Charles Bukowski smoking by Tyrenius
We enjoy the work of Charles Bukowski here at Open Culture, but recently we’ve weighted our attention toward his late work. And I mean his very late work, like the last poem he ever faxed.
#171394215 / gettyimages.com
Schools like Harvard, Oxford, and the Sorbonne surely have qualities to recommend them, but to my mind, nothing would feel quite as cool as saying your degree comes from the Jack Kerouac School of Disembodied Poetics.[...]
We’ve shown you Bill Murray in full-blown literary mode, reading long passages from Huck Finn and poems by Wallace Stevens, Billy Collins and Emily Dickinson. (My favorite is the poetry reading at the construction site.) Now it’s time to add Bob Dylan to that list.[...]
If you’re a reader and user of social media, you’ve likely tested your lifetime reading list against the BBC Book Quiz.
Or perhaps you’ve allowed your worth as a reader to be determined by the number of Pulitzer Prize winners you’ve made it through.
In March of last year, Toronto collector Greg Gatenby auctioned off “some 1,700 LPs, 45s, and 10-inch discs”-worth of recorded literary history, containing readings by such canonical figures as “Auden and Atwood, Camus and Capote, Eliot, Faulkner, Kipling, Shaw and Yeats,” and the recordings featured here from Sylvia Plath.[...]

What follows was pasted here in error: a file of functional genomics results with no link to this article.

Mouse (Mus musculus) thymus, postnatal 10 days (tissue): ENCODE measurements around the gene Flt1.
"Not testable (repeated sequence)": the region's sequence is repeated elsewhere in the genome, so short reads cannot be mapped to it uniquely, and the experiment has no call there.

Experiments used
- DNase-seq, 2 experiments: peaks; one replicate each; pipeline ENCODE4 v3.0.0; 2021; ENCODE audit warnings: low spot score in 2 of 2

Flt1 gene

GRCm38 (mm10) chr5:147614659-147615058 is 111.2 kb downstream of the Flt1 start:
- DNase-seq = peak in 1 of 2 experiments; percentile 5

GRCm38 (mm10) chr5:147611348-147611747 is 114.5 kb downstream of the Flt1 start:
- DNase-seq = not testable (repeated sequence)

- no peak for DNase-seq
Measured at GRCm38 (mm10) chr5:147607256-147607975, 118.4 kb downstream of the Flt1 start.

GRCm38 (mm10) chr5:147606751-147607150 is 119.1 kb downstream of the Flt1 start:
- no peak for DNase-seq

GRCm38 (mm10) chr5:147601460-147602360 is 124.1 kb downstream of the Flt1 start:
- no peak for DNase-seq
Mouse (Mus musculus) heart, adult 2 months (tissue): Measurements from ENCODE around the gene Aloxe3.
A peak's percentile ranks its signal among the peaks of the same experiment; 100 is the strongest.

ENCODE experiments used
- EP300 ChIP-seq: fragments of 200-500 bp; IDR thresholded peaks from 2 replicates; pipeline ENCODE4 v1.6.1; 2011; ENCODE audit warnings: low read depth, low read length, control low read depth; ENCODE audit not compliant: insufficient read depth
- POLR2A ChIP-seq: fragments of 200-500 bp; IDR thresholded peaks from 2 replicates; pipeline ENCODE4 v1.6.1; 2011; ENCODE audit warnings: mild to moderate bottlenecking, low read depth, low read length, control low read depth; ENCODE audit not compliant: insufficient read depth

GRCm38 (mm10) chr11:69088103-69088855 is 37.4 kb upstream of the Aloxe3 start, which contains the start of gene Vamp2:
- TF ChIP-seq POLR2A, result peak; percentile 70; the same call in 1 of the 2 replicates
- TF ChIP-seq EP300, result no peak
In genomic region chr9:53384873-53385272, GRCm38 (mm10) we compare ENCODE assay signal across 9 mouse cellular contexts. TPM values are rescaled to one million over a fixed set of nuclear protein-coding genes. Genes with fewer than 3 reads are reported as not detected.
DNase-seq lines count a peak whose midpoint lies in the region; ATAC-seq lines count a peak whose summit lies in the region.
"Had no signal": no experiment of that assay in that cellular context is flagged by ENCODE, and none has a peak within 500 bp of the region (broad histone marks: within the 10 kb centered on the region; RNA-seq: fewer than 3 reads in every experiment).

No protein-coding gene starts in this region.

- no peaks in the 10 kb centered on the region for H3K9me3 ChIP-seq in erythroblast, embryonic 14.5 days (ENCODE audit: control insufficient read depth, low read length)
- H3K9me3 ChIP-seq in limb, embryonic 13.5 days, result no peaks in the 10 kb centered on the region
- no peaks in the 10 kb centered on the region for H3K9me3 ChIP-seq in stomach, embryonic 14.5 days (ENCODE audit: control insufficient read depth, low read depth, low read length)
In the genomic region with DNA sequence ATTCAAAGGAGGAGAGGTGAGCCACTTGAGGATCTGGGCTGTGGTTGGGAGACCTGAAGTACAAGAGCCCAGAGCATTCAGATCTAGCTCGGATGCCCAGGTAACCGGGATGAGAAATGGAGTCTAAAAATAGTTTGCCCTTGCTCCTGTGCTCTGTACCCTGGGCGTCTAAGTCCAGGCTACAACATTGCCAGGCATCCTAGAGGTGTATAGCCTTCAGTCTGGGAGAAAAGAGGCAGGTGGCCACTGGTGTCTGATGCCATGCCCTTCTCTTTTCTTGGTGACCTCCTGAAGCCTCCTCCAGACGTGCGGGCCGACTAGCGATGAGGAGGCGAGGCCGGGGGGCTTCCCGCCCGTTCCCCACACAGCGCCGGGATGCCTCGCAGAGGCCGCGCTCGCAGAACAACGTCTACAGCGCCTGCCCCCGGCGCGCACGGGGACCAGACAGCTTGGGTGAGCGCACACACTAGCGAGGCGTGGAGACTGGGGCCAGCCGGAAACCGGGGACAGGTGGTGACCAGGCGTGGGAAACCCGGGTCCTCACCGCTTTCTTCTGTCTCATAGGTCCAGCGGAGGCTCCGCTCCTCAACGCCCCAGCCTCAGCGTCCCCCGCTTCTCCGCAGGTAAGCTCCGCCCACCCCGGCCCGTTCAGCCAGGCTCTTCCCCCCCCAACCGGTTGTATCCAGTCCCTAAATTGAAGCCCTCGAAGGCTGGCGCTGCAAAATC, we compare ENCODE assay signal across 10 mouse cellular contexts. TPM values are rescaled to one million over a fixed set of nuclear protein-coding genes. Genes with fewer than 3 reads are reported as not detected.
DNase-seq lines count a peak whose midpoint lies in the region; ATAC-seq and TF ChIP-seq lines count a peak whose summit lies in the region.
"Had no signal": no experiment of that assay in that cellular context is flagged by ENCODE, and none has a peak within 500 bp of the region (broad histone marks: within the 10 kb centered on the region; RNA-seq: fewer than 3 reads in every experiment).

We previously featured Henri Matisse’s illustrations for a 1935 edition of James Joyce’s Ulysses. If the Odyssey-themed etchings he did for that book surprised you, have a look at his illustrations for Charles Baudelaire’s poetry collection Les Fleurs du mal, first published in 1857. According to Henri-Matisse.[...]
Founded by William Phillips and Philip Rahv in February of 1934, leftist arts and politics magazine Partisan Review came about initially as an alternative to the American Communist Party’s publication, New Masses. While Partisan Review (PR) published many a Marxist writer, its politics diverged sharply from communism with the rise of Stalin.[...]
We’ve previously featured the impressionist work of Jim Meskimen on Open Culture, particularly his fab reading of a monologue from Shakespeare’s Richard III in 25 celebrity voices. It includes everyone from Woody Allen to Jack Nicholson to Droopy Dog. Today he returns on a more solemn occasion.[...]